I understand that Nikole Hannah-Jones [who left UNC-Chapel Hill and took a position at Howard University after a dispute over tenure in 2021] was one of the big reasons that [the AAUP] started looking into things. But basically, they established a committee, that committee contacted different chapters and asked people to talk with them about their experiences in the UNC system.
So the report says they talked to about 50 faculty from the system. I don’t know how many are from UNC Charlotte … I do know they talked to people who were in leadership positions that had the kind of perspective of what faculty generally were experiencing. But it wasn’t 50 randomly chosen faculty who have their own little idiosyncratic views of the world; these are people like me who talk to a lot of faculty about their issues and concerns and are in a position to see the trends across the university.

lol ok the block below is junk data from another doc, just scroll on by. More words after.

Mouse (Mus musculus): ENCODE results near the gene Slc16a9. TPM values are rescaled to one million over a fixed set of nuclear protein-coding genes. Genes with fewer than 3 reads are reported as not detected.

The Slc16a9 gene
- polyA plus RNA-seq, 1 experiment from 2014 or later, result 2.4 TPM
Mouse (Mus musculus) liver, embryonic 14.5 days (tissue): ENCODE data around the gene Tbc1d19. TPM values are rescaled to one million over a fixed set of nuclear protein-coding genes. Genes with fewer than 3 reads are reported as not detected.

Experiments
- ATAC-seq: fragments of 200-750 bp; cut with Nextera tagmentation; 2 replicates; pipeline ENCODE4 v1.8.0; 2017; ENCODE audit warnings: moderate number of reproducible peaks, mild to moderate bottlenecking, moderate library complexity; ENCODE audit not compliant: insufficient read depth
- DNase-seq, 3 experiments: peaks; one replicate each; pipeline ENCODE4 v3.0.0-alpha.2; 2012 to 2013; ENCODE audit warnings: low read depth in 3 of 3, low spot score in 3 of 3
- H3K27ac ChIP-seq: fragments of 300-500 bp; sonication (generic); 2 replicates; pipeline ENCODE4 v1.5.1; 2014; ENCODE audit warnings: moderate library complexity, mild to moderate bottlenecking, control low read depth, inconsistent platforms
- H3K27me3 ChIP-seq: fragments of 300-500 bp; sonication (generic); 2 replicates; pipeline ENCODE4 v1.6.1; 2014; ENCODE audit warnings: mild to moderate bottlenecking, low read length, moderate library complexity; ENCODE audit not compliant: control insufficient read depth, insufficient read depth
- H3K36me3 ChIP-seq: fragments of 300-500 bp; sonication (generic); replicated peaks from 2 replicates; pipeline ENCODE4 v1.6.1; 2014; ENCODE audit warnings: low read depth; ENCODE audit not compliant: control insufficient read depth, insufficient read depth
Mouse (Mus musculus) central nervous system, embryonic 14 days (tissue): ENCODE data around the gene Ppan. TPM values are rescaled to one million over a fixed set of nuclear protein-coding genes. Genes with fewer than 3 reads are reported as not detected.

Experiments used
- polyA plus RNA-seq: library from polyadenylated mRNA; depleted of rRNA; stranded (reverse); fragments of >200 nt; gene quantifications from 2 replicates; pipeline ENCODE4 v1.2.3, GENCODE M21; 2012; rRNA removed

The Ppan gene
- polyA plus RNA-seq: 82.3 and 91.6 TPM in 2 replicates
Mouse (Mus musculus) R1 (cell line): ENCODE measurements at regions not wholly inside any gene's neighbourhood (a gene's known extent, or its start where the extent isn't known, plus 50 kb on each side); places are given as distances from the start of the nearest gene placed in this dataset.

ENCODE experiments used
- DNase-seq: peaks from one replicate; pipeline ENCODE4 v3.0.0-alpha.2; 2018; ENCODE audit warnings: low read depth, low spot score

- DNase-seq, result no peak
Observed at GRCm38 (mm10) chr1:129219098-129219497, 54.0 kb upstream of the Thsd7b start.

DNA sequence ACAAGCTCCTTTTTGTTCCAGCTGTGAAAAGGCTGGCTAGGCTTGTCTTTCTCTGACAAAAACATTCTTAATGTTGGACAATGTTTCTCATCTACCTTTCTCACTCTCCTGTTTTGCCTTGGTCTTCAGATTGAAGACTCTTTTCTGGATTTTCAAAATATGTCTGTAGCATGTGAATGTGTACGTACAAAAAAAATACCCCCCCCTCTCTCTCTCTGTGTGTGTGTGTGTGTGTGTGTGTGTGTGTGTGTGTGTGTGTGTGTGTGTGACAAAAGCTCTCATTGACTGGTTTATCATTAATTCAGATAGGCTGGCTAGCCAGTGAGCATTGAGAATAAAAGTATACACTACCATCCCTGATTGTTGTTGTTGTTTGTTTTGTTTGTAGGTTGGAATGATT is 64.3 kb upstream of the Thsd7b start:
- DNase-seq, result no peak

What’s important to address is the systemic nature of this. It’s not happening to individual people or individual departments or even individual campuses. Across the whole system, there’s this trend that’s really troubling. I think that’s the advantage of this report is that they were able to pull all of this together in a way that, even with a focus on Chapel Hill, you hadn’t seen before.
What does this report say about UNC Charlotte?
It’s a system-wide set of issues. Some are more applicable to UNC Charlotte than others. Some of the particular things we’ve seen at UNC Charlotte have been the challenges of faculty governance. The faculty feel like they haven’t been involved in the decisions. More recently, I’ve been really interested in the COVID-19 response and the inability of our university to tailor its response to the local conditions. The system dictated what we could do.
I really want to make it clear: We don’t want to teach online. Most of us don’t find that to be an optimal way to teach. It’s not like we’re a bunch of lazy people in our pajamas all day (laughs). But we also recognize that in extraordinary circumstances, we do have to figure out the best way to do things. So when the system is telling us we can’t do what’s safest … it’s really frustrating. I think there are frustrations around the modalities of teaching during the pandemic, but also the kinds of topics you can teach. Those things are what people are really concerned about.